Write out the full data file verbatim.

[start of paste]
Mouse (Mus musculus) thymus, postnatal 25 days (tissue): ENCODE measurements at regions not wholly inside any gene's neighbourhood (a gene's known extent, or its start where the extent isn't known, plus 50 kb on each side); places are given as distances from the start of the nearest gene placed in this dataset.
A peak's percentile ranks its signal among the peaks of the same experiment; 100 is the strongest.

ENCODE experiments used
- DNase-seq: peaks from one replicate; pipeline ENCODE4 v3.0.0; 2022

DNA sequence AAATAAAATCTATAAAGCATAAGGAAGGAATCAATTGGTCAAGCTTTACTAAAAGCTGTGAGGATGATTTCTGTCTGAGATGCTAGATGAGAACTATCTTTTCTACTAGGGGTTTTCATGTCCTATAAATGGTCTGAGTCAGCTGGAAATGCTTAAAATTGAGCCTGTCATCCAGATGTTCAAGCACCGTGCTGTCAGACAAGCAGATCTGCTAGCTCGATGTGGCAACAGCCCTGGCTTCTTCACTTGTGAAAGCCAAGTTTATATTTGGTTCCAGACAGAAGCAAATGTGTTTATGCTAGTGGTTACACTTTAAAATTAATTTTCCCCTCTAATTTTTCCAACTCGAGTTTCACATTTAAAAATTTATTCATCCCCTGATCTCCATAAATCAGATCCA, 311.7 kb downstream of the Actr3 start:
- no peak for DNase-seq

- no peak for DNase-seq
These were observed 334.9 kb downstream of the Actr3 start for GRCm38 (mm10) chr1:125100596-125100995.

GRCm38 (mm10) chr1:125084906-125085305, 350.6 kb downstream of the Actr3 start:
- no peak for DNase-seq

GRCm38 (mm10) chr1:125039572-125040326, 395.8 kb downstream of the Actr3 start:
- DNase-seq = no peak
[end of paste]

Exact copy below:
Mouse (Mus musculus) thymus, postnatal 25 days (tissue): ENCODE measurements at regions not wholly inside any gene's neighbourhood (a gene's known extent, or its start where the extent isn't known, plus 50 kb on each side); places are given as distances from the start of the nearest gene placed in this dataset.
A peak's percentile ranks its signal among the peaks of the same experiment; 100 is the strongest.

ENCODE experiments used
- DNase-seq: peaks from one replicate; pipeline ENCODE4 v3.0.0; 2022

DNA sequence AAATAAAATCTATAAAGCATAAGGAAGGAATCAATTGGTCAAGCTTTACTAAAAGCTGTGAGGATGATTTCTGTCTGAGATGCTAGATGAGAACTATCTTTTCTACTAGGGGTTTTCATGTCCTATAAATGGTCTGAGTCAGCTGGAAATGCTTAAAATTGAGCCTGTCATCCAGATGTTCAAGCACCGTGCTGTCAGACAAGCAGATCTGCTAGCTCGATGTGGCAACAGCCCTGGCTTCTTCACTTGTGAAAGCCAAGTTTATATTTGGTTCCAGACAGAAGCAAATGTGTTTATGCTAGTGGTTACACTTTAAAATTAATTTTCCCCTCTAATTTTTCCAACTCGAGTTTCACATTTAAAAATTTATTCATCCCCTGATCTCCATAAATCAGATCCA, 311.7 kb downstream of the Actr3 start:
- no peak for DNase-seq

- no peak for DNase-seq
These were observed 334.9 kb downstream of the Actr3 start for GRCm38 (mm10) chr1:125100596-125100995.

GRCm38 (mm10) chr1:125084906-125085305, 350.6 kb downstream of the Actr3 start:
- no peak for DNase-seq

GRCm38 (mm10) chr1:125039572-125040326, 395.8 kb downstream of the Actr3 start:
- DNase-seq = no peak